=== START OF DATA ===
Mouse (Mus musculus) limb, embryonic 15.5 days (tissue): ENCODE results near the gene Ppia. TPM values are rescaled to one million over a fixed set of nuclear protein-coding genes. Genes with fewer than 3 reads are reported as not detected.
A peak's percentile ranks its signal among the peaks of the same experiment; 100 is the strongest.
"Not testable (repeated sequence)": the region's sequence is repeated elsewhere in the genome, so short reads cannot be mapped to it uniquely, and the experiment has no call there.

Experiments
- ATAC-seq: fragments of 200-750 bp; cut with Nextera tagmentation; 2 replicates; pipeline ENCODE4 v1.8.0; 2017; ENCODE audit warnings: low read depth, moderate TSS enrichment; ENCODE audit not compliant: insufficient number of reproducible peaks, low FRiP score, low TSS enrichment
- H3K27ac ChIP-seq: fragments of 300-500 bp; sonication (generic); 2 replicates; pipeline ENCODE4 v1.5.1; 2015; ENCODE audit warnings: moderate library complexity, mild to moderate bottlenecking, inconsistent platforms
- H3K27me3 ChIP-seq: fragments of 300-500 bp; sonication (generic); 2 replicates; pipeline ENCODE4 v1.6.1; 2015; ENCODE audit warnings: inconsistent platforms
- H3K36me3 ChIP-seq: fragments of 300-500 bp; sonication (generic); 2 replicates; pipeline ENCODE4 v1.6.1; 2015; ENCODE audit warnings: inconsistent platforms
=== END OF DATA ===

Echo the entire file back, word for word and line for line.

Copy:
Mouse (Mus musculus) limb, embryonic 15.5 days (tissue): ENCODE results near the gene Ppia. TPM values are rescaled to one million over a fixed set of nuclear protein-coding genes. Genes with fewer than 3 reads are reported as not detected.
A peak's percentile ranks its signal among the peaks of the same experiment; 100 is the strongest.
"Not testable (repeated sequence)": the region's sequence is repeated elsewhere in the genome, so short reads cannot be mapped to it uniquely, and the experiment has no call there.

Experiments
- ATAC-seq: fragments of 200-750 bp; cut with Nextera tagmentation; 2 replicates; pipeline ENCODE4 v1.8.0; 2017; ENCODE audit warnings: low read depth, moderate TSS enrichment; ENCODE audit not compliant: insufficient number of reproducible peaks, low FRiP score, low TSS enrichment
- H3K27ac ChIP-seq: fragments of 300-500 bp; sonication (generic); 2 replicates; pipeline ENCODE4 v1.5.1; 2015; ENCODE audit warnings: moderate library complexity, mild to moderate bottlenecking, inconsistent platforms
- H3K27me3 ChIP-seq: fragments of 300-500 bp; sonication (generic); 2 replicates; pipeline ENCODE4 v1.6.1; 2015; ENCODE audit warnings: inconsistent platforms
- H3K36me3 ChIP-seq: fragments of 300-500 bp; sonication (generic); 2 replicates; pipeline ENCODE4 v1.6.1; 2015; ENCODE audit warnings: inconsistent platforms